Successfully reported this slideshow.
We use your LinkedIn profile and activity data to personalize ads and to show you more relevant ads. You can change your ad preferences anytime.

Building capacity for global connections and collaborations - New perspectives

ISTE Global PLN Webinar, January 2020

  • Be the first to comment

  • Be the first to like this

Building capacity for global connections and collaborations - New perspectives

  1. 1. Julie Lindsay, PhD @julielindsay January 2020 Building capacity for global connections and collaborations NEW PERSPECTIVES View these slides online
  2. 2. My global
  3. 3. What is online global collaboration? Why should we collaborate globally?
  4. 4. Online Global Collaboration LET’S DEFINE THIS! Geographically DISPERSED OPEN Technologies Collaboration CO-CREATION
  5. 5. Two types of communication to sustain global collaboration SYNCHRONOUS
  6. 6. Two types of communication to sustain global collaboration ASYNCHRONOUS
  7. 7. Local to global… Reduce ETHNOCENTRICITY (Union & Green, 2013)
  8. 8. Local to global… Develop EMPATHY (Cook, Bell, Nugent, & Smith, 2016; Klein, 2017; Riel 1994)
  9. 9. Open a dialogue between INSIDE and OUTSIDE perspectives (Wenger, 1998)
  10. 10. The Taxonomy of Global Connection (Lindsay & Davis, 2012)
  11. 11. LEVEL 1: Intraconne ction Typically one teacher and a set of students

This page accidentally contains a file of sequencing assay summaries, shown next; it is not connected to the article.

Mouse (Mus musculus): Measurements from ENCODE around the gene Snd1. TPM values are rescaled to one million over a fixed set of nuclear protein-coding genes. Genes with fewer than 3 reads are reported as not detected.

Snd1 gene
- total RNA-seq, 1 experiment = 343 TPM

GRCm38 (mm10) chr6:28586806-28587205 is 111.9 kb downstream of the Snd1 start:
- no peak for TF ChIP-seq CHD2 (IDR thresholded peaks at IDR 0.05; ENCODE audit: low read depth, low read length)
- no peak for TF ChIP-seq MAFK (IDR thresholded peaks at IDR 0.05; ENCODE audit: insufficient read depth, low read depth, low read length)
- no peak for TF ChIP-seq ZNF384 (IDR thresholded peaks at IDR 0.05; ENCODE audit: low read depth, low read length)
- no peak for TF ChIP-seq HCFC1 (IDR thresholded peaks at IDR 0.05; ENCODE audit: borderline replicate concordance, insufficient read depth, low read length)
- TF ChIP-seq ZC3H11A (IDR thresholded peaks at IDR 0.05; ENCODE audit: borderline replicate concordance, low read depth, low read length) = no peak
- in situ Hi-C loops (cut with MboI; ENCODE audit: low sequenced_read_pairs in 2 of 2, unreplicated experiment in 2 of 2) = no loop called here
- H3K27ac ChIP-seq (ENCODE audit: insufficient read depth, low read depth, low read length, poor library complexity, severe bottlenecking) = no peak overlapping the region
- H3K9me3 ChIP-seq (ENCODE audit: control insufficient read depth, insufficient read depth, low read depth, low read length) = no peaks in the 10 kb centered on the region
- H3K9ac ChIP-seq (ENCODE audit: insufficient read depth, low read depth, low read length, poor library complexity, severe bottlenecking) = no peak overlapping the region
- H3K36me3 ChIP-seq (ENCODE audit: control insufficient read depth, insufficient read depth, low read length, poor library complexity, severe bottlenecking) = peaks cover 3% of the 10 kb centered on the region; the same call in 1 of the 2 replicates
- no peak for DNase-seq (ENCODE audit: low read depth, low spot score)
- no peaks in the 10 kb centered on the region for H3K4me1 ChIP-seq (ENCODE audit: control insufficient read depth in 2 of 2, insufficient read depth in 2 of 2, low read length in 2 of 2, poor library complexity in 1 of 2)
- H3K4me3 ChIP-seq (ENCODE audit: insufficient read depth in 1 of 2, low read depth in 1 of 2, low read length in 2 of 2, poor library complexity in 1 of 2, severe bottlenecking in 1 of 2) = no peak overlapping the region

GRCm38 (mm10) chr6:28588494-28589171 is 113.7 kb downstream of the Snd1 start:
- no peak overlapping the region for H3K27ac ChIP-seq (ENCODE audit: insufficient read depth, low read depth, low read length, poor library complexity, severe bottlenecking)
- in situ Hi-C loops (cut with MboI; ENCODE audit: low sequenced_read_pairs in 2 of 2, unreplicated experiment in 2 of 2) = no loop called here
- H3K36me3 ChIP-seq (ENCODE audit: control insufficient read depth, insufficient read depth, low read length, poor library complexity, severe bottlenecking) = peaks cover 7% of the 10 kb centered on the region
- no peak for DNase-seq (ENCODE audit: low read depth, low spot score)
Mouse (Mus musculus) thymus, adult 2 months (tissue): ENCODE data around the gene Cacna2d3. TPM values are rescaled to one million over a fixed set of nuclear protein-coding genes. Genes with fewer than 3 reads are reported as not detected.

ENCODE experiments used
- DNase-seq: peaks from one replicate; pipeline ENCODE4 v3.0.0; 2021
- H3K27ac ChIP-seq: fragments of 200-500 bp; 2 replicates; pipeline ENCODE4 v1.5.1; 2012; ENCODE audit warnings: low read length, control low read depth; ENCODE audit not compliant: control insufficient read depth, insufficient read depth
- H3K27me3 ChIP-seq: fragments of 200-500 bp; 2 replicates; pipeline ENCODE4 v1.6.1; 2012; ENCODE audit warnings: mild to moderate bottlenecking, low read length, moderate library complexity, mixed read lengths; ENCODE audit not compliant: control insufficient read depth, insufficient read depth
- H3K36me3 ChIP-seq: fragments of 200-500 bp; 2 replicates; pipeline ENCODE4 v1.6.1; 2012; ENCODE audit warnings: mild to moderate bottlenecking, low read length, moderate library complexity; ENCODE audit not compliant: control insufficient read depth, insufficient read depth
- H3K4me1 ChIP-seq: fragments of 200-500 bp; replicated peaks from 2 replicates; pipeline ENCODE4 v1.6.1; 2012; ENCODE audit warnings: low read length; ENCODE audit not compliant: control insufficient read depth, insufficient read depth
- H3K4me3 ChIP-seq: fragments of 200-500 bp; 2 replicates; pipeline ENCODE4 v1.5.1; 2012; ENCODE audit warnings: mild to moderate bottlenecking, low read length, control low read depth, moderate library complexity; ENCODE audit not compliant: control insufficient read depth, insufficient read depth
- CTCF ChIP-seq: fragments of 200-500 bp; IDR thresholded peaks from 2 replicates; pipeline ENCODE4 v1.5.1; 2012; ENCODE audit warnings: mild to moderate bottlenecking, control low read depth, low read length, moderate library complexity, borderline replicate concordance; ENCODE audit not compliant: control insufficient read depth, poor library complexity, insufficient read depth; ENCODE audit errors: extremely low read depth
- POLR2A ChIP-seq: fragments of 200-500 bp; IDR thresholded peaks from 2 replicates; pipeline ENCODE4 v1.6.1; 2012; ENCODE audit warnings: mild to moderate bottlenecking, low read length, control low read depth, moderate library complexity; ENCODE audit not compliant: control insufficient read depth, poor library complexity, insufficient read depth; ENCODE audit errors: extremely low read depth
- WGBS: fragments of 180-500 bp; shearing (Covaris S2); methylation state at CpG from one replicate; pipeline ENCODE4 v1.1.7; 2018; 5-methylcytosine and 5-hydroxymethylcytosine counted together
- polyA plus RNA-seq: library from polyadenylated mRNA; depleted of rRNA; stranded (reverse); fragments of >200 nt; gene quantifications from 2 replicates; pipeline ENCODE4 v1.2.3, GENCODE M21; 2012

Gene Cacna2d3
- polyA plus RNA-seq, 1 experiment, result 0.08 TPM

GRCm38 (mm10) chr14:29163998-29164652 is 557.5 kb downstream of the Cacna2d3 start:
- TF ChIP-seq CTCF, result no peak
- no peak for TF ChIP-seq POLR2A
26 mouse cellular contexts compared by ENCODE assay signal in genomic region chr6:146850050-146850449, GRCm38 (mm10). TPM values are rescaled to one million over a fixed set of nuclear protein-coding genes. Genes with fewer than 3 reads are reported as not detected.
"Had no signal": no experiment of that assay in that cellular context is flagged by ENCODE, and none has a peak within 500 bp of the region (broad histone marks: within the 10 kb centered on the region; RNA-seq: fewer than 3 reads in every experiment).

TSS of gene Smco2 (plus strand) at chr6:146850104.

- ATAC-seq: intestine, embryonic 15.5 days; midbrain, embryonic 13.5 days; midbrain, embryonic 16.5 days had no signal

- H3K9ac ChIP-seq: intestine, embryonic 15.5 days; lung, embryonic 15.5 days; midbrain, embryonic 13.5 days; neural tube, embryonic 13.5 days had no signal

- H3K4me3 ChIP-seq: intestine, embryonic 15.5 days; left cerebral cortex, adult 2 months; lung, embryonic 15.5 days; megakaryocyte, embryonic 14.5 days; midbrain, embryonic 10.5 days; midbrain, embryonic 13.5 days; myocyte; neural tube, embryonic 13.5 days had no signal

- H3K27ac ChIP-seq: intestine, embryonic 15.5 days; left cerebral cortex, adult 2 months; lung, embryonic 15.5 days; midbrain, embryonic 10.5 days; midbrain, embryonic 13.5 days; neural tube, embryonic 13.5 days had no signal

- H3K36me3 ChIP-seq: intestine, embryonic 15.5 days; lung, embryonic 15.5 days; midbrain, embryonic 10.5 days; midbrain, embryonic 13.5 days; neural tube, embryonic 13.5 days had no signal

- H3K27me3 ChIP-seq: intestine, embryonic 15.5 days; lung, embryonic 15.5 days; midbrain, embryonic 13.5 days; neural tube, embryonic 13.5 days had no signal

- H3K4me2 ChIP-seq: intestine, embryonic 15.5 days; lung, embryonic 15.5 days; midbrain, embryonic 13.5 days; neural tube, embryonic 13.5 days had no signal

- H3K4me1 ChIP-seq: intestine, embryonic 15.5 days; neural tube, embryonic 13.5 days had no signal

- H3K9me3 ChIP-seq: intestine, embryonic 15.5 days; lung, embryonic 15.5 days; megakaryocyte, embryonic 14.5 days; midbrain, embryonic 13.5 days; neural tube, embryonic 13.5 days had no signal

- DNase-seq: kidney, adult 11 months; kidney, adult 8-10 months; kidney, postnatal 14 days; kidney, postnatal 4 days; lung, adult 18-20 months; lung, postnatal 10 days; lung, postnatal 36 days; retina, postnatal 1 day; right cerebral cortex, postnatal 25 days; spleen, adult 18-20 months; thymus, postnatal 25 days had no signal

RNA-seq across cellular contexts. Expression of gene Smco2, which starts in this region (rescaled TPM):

12. 12. LEVEL 2: Interconne ction Two classes share for intercultural understanding and problem solving
  13. 13. LEVEL 3: Managed Global Connection Collaborative learning between classes designed and managed by teachers
  14. 14. LEVEL 4: Student to Student (Teacher Management) Students connect with each other and develop collaborative learning modes supported by the teacher
  15. 15. LEVEL 5: Student to Student (Student Management) Students take on leadership roles and manage learning across classrooms and groups with teacher facilitation
  16. 16. Features of successful online global collaboration Relevant to the curriculum Reliable & frequent communication Strong project organisation Designed with clear guidelines Able to learn about the cultures involved Co-create new meaning with global partners
  17. 17. Infrastructure Technology Integration Professional Learning Pedagogical ENABLERS…
  18. 18. Slow uptake of digital and online learning in K-12 • First order barriers – hardware, software, networking • Second order barriers – attitudes and beliefs about the efficacy of digital learning (Ertmer, 1999; Brantley-Dias and Ertmer, 2013; Ertmer, Ottenbreit- Leftwich, Sadik, Sendurur, & Sendurur, 2012)
  19. 19. New concepts and pedagogies Theory into practice